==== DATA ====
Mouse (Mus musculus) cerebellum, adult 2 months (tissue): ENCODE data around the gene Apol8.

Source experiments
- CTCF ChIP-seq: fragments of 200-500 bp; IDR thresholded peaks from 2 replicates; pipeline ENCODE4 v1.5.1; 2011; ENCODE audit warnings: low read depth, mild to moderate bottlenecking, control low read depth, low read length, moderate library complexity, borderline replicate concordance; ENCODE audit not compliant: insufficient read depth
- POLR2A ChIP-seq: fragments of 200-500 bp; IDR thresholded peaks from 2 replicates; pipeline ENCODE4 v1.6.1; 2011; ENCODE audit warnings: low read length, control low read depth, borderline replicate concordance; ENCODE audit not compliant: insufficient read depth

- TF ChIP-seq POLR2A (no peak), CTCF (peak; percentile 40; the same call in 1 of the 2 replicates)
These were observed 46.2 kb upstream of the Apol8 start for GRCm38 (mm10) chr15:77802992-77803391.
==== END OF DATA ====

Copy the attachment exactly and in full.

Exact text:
Mouse (Mus musculus) cerebellum, adult 2 months (tissue): ENCODE data around the gene Apol8.

Source experiments
- CTCF ChIP-seq: fragments of 200-500 bp; IDR thresholded peaks from 2 replicates; pipeline ENCODE4 v1.5.1; 2011; ENCODE audit warnings: low read depth, mild to moderate bottlenecking, control low read depth, low read length, moderate library complexity, borderline replicate concordance; ENCODE audit not compliant: insufficient read depth
- POLR2A ChIP-seq: fragments of 200-500 bp; IDR thresholded peaks from 2 replicates; pipeline ENCODE4 v1.6.1; 2011; ENCODE audit warnings: low read length, control low read depth, borderline replicate concordance; ENCODE audit not compliant: insufficient read depth

- TF ChIP-seq POLR2A (no peak), CTCF (peak; percentile 40; the same call in 1 of the 2 replicates)
These were observed 46.2 kb upstream of the Apol8 start for GRCm38 (mm10) chr15:77802992-77803391.